small dog eating out of a white bowl

Why is canine enrichment important?

Enrichment activities can increase confidence, reduce anxiety and stress and enhance the dog/owner relationship. Dogs should be offered opportunities to be physically active, explore new environments, forage for food sources, and engage in social interactions all of which will help to improve mental and emotional well-being and quality of life.

What impact does a lack of mental stimulation have on dogs?

Due to social and physical restrictions, many dogs are unable to engage in normal activities and express natural behaviours. This lack of mental and physical stimulation can lead to a lack of confidence and other problems associated with boredom, frustration, stress and anxiety.

Ways to increase enrichment

Variety is the spice of life and there are several aspects to enrichment.

Physical Enrichment

Physical enrichment is fundamentally exercise. Dogs need to have both on and off-lead exercise. Regular off-lead exercise in an enclosed and safe area is important. Playing off-lead games such as retrieving, hide and seek, jumping over logs/branches, and running with a dog will provide varied exercise, prevent obesity and improve the dog/owner relationship.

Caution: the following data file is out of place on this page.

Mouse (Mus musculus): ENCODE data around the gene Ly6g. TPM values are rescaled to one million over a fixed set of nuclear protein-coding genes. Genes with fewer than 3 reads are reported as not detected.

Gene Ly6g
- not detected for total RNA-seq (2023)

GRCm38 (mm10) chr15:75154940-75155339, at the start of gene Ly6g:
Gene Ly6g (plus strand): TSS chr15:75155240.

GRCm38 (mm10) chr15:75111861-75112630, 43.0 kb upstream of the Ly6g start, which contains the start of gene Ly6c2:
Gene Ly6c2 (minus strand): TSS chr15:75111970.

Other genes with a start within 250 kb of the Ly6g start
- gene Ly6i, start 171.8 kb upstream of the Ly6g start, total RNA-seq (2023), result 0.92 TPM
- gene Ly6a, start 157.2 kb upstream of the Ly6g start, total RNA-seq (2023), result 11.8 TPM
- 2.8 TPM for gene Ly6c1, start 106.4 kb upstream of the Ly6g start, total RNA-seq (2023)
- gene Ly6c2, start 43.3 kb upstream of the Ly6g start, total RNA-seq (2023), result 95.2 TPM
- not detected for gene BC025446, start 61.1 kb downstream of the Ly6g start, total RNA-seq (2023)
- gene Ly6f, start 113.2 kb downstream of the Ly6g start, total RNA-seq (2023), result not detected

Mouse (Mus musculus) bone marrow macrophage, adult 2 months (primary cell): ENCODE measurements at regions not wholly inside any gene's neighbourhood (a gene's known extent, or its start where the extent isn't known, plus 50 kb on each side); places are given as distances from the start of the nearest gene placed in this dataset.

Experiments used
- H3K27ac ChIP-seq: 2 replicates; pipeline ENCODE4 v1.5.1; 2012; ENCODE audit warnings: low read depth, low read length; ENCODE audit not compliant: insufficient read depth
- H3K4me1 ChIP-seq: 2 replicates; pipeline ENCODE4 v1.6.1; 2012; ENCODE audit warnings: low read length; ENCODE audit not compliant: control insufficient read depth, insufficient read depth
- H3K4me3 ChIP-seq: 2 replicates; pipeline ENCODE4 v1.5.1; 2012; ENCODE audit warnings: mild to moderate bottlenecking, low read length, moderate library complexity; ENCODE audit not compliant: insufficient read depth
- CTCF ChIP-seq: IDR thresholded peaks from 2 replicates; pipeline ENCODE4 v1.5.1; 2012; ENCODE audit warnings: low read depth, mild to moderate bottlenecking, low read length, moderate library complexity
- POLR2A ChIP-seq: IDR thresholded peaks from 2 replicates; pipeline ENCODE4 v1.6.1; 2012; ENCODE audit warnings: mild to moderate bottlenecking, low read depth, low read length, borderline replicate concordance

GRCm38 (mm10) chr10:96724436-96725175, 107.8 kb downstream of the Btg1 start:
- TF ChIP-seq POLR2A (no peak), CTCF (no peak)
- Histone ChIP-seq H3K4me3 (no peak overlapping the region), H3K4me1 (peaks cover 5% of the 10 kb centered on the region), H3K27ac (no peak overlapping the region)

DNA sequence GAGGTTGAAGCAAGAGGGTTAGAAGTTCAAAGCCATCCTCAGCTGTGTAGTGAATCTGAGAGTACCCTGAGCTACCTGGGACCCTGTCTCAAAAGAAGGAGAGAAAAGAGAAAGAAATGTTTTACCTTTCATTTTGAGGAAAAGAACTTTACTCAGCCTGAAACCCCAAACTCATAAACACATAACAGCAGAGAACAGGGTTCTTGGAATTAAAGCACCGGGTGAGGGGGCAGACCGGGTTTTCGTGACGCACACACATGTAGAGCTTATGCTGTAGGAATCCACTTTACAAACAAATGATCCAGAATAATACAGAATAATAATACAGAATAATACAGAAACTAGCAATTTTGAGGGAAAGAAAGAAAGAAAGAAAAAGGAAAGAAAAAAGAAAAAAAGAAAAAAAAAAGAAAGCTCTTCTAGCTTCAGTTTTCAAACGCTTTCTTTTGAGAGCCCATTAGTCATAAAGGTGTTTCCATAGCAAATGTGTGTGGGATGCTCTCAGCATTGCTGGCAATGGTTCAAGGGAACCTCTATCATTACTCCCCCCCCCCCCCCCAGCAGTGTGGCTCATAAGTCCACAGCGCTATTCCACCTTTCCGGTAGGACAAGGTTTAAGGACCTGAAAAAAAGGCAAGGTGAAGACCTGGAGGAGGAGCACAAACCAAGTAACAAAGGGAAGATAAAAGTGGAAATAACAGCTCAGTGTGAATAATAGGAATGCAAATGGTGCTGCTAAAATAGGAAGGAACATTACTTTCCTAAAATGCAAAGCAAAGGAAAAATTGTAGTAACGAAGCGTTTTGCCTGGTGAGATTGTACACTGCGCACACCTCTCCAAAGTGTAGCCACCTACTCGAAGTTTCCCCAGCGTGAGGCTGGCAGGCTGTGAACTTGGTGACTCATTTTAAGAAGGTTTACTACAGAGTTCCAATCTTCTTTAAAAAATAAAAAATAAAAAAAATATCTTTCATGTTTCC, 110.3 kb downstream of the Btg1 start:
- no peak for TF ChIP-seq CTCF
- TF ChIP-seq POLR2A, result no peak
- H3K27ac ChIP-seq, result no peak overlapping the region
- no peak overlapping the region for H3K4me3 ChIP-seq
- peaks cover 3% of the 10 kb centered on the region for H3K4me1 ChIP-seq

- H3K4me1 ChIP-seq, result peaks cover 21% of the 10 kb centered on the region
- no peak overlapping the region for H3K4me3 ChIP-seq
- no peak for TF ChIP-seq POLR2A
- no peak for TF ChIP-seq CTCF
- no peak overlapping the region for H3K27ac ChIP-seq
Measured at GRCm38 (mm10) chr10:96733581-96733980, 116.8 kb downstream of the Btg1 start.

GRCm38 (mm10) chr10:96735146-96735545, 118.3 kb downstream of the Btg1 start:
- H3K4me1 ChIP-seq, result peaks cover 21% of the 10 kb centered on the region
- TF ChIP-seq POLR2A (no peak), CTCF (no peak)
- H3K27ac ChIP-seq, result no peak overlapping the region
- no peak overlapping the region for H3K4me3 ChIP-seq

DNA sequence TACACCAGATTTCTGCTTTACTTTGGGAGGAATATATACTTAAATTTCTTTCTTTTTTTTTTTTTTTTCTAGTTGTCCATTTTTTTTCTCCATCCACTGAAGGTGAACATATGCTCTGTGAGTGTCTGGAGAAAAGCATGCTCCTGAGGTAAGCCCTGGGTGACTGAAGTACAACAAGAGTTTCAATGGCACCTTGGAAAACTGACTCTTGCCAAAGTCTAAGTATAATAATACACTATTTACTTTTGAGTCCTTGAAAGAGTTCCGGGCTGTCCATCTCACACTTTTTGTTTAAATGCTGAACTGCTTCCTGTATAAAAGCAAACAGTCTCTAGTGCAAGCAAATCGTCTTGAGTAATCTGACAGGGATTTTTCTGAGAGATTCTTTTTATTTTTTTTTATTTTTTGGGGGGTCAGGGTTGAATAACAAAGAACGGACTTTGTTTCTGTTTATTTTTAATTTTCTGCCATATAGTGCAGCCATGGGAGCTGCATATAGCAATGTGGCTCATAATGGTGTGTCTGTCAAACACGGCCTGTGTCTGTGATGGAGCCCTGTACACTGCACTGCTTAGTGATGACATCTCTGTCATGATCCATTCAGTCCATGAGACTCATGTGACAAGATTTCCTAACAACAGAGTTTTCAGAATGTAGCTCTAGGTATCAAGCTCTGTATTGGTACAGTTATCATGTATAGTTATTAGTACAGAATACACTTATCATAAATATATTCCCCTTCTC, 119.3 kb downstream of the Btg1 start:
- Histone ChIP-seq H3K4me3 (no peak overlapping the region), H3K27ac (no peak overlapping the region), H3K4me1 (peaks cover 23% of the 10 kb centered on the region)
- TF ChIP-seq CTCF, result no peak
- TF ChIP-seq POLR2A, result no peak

dog jumping over a log

It is worth pointing out that, due to health or physical restrictions some dogs are unable to engage in physical activity and it is important to provide other types of enrichment to overcome this deficiency. This also applies in hot weather, when outdoor exercise may have to be restricted.

Social enrichment

Social enrichment is most important during puppyhood, but dogs are social animals and enjoy interactions with other dogs and people throughout their lives, and therefore social activities should be maintained. Dogs need to interact with other dogs (as long as they are friendly) so going to the park with other dog owners and letting the dogs play is a great social activity.